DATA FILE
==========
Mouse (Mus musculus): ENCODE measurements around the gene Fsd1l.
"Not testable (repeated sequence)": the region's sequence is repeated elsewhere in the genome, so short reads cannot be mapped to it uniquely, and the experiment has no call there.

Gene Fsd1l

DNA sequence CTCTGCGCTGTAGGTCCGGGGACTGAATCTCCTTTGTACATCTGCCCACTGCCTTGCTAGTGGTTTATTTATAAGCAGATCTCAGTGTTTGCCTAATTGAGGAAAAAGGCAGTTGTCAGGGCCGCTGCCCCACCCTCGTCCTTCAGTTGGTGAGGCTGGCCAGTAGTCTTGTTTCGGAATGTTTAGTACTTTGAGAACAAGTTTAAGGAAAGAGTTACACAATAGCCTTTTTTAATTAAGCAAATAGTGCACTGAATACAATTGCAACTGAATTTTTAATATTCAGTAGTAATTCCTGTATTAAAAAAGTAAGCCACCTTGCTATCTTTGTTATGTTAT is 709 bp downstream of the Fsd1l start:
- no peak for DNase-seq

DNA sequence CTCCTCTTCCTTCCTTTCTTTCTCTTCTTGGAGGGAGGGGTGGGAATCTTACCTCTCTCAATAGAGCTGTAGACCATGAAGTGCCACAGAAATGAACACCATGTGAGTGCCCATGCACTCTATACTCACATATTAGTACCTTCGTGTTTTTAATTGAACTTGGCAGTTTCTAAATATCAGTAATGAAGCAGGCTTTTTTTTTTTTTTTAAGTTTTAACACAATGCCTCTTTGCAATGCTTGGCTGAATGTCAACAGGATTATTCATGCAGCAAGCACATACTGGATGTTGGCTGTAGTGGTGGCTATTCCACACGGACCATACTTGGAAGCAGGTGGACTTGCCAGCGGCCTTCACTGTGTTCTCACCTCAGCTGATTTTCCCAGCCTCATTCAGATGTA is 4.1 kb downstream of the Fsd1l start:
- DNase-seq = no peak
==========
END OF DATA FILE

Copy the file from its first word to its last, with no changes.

Mouse (Mus musculus): ENCODE measurements around the gene Fsd1l.
"Not testable (repeated sequence)": the region's sequence is repeated elsewhere in the genome, so short reads cannot be mapped to it uniquely, and the experiment has no call there.

Gene Fsd1l

DNA sequence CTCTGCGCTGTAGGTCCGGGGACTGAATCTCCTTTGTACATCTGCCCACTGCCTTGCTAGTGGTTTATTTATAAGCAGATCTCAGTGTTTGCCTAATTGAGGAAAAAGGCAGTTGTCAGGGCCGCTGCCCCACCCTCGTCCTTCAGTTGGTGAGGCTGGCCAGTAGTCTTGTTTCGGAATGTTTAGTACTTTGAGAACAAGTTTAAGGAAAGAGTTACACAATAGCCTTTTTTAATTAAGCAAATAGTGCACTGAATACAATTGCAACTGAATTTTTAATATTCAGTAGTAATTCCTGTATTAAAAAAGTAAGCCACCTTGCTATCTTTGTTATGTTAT is 709 bp downstream of the Fsd1l start:
- no peak for DNase-seq

DNA sequence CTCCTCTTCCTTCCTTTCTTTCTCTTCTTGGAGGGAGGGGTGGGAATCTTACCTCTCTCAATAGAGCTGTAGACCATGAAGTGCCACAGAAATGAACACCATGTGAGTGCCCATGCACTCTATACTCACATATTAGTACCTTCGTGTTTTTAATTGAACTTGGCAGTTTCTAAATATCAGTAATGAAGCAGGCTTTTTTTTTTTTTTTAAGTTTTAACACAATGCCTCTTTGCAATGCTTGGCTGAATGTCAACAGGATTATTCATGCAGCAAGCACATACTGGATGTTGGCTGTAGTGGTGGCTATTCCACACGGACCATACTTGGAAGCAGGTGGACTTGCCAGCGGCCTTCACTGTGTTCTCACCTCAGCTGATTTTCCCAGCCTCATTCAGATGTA is 4.1 kb downstream of the Fsd1l start:
- DNase-seq = no peak